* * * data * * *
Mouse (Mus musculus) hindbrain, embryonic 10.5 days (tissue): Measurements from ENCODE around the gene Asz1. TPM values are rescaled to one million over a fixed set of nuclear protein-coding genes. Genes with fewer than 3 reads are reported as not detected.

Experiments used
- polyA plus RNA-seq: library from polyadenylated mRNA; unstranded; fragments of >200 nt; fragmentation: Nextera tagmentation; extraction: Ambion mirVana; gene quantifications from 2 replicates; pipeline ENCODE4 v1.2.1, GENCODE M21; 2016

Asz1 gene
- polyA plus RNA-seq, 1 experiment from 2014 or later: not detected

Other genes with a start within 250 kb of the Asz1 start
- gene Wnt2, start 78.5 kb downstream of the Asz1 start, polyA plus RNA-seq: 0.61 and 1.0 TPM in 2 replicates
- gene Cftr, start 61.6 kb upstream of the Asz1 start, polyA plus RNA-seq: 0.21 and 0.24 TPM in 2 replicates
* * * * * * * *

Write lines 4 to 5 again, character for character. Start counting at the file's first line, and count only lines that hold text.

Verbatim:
Asz1 gene
- polyA plus RNA-seq, 1 experiment from 2014 or later: not detected